On my recent visit to Europe, I purchased a new Rimowa luggage as it was cheaper in Europe than in the United States. It is due to the currency exchange rate, as well as the Global Blue tax refund you can get.

My Purchase:

I got my luggage in Amsterdam and the Rimowa Store is also partnered with Global Blue to receive your tax back. The Netherlands has a 21% VAT rate, and with my purchase, I was told that I would end up getting 75 EUR back on my credit card on a 685 EUR purchase, which is a little less than an 11% refund. Transaction costs and fees from Global Blue eat up a lot of the refund.

Global Blue Tax Refund

Global Blue Form that I got from Rimowa

I was fine with that, but I noticed on my credit card that I only received $73 USD back? How could that be? Currently, the Euro is stronger than the dollar. Since it seemed fishy, I asked Global Blue to clarify.

They essentially pointed me to their website which states:

If you want to receive your refund to Visa, MasterCard, and Diners, your credit card account will be credited in the billing currency of your credit card. In case of UnionPay card and Amex, it will be credited in US Dollars (USD).

So the terms and conditions essentially force you to receive the refund in your billing currency, which in my case is in US Dollars. I do not need them to refund me in US Dollars, as I have a no-foreign transaction fee card. I rather them refund me in Euros and have my credit card company do the conversion.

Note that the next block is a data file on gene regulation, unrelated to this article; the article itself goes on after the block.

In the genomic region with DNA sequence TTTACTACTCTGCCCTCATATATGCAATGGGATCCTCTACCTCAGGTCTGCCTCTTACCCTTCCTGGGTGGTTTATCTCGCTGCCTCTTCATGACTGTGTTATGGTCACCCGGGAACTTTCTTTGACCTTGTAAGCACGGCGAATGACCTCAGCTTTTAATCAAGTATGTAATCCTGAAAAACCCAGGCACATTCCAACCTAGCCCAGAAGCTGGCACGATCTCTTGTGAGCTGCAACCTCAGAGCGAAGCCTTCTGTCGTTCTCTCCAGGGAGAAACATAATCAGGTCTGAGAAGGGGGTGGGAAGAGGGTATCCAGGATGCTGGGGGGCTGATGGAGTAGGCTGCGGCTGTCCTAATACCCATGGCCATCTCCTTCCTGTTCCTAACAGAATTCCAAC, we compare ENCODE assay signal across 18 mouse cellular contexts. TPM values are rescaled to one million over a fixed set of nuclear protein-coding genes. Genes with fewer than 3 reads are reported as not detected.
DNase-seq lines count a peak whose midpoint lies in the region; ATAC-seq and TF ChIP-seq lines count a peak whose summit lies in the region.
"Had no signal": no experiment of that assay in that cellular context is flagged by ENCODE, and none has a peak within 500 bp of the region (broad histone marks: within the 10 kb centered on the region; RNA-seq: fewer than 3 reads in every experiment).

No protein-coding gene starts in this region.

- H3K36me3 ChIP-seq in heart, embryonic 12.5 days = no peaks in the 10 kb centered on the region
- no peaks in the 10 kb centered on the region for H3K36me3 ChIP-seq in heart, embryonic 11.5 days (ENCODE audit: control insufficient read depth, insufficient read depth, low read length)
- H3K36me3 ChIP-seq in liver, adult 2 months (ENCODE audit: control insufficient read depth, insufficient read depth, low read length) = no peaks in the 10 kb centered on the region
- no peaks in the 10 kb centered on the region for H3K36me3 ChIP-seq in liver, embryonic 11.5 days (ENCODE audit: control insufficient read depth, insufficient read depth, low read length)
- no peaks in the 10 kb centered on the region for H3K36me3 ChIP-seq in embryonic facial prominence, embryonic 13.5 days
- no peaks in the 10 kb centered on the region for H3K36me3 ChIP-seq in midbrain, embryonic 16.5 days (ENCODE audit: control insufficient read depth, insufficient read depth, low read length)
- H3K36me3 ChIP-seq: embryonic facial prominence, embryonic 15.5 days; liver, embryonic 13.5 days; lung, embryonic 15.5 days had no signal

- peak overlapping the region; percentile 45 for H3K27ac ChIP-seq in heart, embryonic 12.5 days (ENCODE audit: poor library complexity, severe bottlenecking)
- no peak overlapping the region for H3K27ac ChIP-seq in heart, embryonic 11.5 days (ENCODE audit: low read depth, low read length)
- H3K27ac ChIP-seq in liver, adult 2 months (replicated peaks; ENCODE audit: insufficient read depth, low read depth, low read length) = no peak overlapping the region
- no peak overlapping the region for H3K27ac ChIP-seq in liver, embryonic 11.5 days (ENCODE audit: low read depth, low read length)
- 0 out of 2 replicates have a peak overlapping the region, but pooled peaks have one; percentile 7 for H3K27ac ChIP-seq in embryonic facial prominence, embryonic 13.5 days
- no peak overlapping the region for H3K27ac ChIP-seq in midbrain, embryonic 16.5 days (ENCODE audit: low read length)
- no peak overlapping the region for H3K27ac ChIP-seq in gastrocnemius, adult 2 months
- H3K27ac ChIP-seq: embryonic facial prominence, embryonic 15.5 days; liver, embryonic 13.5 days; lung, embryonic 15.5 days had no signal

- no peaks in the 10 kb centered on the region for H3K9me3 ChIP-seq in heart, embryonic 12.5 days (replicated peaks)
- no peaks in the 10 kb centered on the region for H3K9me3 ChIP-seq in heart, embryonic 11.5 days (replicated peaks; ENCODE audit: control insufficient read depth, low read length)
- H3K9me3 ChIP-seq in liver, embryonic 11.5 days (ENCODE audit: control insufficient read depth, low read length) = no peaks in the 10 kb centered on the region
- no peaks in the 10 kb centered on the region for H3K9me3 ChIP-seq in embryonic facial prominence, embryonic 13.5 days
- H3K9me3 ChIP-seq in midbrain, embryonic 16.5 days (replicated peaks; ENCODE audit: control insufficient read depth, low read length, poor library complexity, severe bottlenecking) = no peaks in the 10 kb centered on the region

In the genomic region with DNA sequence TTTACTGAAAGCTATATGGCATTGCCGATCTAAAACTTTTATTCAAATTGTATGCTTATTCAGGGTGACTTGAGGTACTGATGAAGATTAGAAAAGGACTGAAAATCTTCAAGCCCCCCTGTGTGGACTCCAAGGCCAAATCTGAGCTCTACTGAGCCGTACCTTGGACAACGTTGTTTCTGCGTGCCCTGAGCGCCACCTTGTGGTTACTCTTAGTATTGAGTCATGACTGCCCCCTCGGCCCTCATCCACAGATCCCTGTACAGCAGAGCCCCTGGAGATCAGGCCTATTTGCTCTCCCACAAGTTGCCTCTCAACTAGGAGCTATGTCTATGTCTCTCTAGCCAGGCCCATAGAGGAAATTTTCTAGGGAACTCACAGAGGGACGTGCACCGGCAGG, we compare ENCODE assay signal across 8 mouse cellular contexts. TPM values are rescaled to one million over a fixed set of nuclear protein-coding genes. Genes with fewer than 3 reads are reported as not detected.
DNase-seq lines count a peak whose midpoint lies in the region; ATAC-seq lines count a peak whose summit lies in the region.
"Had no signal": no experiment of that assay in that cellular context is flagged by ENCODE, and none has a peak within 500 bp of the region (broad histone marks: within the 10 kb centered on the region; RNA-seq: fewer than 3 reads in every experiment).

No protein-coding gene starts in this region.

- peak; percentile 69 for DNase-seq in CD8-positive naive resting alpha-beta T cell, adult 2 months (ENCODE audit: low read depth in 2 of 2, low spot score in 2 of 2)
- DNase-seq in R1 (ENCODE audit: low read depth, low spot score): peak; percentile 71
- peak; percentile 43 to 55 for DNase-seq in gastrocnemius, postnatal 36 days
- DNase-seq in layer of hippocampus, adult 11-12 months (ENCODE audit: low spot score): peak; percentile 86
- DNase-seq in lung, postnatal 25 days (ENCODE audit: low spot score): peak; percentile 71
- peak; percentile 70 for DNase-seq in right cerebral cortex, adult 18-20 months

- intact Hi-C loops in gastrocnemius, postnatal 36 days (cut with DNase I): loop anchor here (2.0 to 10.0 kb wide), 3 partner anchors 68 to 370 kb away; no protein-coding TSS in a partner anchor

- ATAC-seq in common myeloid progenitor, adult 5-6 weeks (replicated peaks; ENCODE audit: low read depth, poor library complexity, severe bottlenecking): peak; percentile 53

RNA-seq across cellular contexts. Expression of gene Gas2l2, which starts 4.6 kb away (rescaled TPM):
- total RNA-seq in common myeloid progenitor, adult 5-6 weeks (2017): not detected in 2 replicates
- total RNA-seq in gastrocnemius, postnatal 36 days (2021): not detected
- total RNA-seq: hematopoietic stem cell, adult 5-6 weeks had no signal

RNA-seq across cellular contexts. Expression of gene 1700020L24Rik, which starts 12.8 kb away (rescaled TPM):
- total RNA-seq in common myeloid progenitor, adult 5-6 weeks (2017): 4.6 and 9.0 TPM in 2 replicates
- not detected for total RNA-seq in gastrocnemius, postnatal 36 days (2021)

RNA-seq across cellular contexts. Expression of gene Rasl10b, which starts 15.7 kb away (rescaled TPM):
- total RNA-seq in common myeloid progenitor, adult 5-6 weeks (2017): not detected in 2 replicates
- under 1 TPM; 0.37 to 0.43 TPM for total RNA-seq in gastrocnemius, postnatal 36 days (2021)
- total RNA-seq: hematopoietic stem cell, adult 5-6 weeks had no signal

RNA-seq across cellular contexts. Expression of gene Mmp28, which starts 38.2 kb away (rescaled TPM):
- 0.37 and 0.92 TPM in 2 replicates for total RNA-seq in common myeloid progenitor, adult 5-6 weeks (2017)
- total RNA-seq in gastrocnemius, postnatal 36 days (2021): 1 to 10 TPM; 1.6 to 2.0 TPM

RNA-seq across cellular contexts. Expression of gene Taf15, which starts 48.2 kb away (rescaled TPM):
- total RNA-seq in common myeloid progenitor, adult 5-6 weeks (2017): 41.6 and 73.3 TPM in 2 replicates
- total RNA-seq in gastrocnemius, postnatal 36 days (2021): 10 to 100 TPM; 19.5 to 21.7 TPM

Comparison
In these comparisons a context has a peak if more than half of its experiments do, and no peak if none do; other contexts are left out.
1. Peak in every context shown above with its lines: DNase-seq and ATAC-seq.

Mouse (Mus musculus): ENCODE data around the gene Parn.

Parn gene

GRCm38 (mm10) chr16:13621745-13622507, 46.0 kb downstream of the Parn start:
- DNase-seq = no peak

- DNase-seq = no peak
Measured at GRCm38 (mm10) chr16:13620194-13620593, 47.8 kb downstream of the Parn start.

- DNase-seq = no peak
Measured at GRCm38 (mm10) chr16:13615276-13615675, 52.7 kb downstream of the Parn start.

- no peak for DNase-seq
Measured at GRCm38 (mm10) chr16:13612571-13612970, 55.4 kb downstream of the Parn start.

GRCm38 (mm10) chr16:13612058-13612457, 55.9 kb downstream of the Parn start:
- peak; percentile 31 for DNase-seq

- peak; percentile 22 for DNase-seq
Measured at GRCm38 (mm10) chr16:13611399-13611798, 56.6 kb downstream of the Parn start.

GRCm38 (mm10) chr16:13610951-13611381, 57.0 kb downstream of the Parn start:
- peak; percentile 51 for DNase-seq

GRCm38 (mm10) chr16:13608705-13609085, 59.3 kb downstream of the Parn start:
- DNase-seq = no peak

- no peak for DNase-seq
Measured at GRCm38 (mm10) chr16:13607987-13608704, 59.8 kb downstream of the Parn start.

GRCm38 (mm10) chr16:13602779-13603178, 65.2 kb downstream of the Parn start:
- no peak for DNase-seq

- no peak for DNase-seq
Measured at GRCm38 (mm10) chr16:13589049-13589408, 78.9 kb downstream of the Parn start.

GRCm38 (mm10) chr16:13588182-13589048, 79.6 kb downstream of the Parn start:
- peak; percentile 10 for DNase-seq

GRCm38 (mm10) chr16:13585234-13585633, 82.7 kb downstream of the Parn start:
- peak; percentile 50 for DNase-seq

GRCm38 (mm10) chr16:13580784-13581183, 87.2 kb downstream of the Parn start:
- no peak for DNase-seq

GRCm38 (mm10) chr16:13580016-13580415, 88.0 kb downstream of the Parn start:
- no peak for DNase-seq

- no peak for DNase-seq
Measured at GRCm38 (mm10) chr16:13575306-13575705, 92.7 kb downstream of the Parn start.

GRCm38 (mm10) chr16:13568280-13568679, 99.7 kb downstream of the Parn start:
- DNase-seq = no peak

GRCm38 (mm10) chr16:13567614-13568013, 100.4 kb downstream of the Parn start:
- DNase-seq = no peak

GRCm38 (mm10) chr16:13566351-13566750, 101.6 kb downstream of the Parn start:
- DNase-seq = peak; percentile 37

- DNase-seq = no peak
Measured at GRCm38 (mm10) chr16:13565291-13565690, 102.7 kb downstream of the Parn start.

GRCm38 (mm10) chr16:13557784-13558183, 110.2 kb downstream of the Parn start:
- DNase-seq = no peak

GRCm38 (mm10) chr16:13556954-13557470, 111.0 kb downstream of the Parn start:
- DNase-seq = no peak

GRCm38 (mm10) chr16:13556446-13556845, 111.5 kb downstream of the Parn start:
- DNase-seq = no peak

Alternatively, it would be totally fine if they refund me in US Dollars with a favorable exchange rate conversion, but no. Here is what their terms say.

In case the billing currency of your credit card differs from the original purchase currency, a currency conversion takes place.

In such situation an amount up to EUR 1.00 will be deducted from the tax refund per each Tax Free Form due to the scheme fee applied on Visa or Mastercard transactions.

Additionally, a currency conversion fee of 3% to 5% of the refund amount in original currency will be deducted in case your currency differs from the currency of the purchase.

Yikes. Fees galore. So this is how my 75 EUR refund was turned into just 73 USD.

Original refund amount: 75 EUR
Scheme fee: 1 EUR
Currency conversion fee applied: 5 %
Currency conversion fee applied: 3.75 EUR
Amount to convert (excluding the fees): 70.25 EUR
Daily conversion rate: 1.043 (EUR to USD)
Payment amount: 70.25 * 1.043 = 73.28 USD

If they had just refunded the 75 EUR to my credit card, I would have probably seen closer to 80 USD at the time of the refund, as their daily conversion rate was also worse than my credit card. So, being $7 USD short makes the overall refund about 1% less as a whole.

Considering anyone buying tax-free goods probably has a different billing currency from the original purchase currency, a conversion is practically always going to be taking place…thus Global Blue makes more money.

The Verdict:

Overall, this is an annoying business practice. On top of the large commissions they already charge, now forcing a tax refund to be in my home currency and charging extra fees on top of it eats away at the tax savings when shopping abroad.


Have you used Global Blue for your tax refund purchases when abroad? Have you experienced a similar situation? Share your experience below!




Have any questions? Comment below or email me at I’ve also started working with a travel agency, Fora Travel, and can assist in booking hotel stays or planning trips. You can also view all my other posts here! Thanks for stopping by!